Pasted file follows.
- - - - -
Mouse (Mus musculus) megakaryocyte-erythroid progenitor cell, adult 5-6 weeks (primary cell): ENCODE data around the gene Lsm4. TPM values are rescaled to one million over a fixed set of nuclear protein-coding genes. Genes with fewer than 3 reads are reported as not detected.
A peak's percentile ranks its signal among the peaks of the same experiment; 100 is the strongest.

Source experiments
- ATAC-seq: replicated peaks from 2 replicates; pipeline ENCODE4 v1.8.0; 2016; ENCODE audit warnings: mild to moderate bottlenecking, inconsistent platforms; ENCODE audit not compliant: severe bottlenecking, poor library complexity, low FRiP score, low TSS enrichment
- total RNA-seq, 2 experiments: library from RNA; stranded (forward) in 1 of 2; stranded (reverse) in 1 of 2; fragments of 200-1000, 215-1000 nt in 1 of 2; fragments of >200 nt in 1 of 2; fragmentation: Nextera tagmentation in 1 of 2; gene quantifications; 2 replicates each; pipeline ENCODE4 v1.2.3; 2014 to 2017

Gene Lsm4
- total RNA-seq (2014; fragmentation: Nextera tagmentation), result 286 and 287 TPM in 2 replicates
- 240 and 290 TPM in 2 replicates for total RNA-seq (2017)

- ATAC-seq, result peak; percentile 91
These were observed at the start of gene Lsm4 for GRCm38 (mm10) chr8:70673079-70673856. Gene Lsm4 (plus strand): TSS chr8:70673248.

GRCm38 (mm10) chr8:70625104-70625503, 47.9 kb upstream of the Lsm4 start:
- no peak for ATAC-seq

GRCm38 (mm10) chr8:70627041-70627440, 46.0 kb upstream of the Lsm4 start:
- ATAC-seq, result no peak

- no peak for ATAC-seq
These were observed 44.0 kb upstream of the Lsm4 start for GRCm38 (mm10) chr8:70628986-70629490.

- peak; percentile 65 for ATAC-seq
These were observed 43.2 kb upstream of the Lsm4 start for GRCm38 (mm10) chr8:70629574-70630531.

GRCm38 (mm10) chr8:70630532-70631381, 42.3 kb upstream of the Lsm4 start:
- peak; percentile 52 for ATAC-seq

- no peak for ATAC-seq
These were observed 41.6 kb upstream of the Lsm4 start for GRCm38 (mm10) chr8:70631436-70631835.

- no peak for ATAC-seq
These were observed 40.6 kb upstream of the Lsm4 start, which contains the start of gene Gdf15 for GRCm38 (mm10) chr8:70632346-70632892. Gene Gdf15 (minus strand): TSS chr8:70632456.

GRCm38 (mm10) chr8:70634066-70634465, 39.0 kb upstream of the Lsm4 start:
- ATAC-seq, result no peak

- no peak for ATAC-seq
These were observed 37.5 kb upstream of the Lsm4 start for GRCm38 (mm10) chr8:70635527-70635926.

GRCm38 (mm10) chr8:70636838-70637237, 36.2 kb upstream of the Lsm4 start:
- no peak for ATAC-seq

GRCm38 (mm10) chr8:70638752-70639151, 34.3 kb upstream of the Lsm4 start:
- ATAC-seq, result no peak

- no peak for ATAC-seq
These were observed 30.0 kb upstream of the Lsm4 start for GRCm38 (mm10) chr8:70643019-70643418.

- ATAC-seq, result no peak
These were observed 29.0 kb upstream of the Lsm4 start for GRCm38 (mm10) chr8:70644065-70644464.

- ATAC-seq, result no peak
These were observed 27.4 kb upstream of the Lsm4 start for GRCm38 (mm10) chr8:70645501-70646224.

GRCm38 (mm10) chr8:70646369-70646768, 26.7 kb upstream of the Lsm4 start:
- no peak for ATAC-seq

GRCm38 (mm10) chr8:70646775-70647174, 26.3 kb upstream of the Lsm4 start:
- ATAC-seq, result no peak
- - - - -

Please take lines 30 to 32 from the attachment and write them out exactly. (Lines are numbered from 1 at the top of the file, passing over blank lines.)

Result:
- no peak for ATAC-seq

GRCm38 (mm10) chr8:70638752-70639151, 34.3 kb upstream of the Lsm4 start:
- ATAC-seq, result no peak